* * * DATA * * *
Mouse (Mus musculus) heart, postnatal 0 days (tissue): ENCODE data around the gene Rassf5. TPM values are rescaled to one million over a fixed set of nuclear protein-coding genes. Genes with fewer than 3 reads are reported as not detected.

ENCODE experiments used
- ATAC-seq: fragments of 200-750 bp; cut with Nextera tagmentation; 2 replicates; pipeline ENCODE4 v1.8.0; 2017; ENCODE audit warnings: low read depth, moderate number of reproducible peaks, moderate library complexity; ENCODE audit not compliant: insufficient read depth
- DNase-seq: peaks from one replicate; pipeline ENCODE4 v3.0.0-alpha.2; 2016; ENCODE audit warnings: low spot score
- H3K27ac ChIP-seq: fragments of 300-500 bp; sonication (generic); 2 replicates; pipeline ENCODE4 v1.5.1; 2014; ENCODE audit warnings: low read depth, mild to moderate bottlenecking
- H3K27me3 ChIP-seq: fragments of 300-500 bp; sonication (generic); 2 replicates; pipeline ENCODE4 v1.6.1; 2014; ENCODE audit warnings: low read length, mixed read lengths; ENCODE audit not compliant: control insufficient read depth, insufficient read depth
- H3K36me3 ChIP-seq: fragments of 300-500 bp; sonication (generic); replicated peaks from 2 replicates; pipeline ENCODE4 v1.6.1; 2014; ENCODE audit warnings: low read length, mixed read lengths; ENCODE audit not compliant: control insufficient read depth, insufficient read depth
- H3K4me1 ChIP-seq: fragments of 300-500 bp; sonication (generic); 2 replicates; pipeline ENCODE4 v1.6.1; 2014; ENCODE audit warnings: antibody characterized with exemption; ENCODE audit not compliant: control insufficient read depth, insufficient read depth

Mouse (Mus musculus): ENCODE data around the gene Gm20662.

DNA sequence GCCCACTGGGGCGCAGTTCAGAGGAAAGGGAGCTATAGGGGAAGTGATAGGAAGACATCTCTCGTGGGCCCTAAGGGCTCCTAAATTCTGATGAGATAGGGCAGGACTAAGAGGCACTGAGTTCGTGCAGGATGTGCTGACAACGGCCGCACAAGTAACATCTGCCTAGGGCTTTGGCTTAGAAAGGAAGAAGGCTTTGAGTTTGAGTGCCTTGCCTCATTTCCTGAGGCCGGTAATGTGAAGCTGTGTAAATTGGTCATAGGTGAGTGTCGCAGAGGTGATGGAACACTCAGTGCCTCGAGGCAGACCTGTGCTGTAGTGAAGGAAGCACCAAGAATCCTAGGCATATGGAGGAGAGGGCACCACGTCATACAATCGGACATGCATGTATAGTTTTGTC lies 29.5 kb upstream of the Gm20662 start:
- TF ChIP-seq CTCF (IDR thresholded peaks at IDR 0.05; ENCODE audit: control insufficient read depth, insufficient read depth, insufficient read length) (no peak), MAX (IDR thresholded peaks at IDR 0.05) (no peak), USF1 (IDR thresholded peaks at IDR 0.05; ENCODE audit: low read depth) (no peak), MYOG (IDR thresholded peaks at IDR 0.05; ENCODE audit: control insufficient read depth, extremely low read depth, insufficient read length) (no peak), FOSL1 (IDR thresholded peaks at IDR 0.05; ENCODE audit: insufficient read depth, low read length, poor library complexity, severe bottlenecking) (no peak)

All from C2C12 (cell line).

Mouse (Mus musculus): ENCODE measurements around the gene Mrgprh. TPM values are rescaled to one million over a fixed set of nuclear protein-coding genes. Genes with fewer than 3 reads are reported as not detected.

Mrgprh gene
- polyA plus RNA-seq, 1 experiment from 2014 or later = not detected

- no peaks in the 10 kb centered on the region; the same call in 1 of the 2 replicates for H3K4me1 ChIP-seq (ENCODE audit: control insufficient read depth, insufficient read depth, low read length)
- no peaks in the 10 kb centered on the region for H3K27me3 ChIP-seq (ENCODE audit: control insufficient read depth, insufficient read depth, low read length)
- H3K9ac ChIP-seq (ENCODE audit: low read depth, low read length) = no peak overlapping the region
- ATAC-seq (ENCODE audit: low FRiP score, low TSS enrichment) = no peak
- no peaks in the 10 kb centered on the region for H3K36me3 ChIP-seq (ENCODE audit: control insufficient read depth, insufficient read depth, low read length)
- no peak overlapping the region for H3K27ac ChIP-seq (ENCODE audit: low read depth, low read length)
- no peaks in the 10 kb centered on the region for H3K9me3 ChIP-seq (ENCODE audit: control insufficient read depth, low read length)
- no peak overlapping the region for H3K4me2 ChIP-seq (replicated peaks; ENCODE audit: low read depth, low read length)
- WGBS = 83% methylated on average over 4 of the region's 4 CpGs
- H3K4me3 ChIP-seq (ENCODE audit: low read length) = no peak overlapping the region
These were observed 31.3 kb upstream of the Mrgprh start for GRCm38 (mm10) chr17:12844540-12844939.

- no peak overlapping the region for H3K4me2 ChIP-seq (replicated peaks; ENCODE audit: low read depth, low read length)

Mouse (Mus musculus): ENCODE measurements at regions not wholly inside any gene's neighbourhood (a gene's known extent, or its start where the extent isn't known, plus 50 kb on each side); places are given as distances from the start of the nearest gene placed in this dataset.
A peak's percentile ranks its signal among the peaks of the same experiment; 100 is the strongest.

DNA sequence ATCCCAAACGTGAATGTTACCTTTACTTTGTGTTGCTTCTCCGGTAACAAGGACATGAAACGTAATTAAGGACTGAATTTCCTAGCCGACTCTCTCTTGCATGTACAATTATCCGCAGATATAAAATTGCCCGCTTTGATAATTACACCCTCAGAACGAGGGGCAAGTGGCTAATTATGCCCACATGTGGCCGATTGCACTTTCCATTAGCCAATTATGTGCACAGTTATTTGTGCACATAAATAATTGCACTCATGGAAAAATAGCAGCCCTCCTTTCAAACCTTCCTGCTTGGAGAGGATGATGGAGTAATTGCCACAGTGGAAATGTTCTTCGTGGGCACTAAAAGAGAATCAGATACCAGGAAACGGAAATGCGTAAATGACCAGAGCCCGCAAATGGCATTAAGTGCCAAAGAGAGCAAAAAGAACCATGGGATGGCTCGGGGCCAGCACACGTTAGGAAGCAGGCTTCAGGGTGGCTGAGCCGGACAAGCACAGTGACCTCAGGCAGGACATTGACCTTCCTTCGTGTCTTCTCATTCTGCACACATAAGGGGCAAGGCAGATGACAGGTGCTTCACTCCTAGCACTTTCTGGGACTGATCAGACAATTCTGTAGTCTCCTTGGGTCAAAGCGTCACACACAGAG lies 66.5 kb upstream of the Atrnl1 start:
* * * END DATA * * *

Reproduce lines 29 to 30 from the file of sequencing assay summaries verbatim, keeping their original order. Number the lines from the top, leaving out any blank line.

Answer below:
A peak's percentile ranks its signal among the peaks of the same experiment; 100 is the strongest.

DNA sequence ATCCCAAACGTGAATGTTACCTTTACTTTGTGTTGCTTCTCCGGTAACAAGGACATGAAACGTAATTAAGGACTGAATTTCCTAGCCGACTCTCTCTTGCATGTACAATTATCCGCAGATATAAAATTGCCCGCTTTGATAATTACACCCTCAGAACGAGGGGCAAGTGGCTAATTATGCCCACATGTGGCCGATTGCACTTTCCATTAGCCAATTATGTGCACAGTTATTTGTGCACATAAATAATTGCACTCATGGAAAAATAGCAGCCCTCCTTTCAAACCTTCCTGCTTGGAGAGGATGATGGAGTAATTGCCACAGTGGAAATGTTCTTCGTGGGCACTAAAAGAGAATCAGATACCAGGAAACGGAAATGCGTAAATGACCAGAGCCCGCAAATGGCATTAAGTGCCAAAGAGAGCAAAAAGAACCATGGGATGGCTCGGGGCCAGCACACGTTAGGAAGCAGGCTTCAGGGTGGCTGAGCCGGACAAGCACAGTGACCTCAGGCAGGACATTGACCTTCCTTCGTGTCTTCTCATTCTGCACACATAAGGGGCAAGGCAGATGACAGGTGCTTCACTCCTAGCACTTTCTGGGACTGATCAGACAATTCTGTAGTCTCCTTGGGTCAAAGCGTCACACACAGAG lies 66.5 kb upstream of the Atrnl1 start: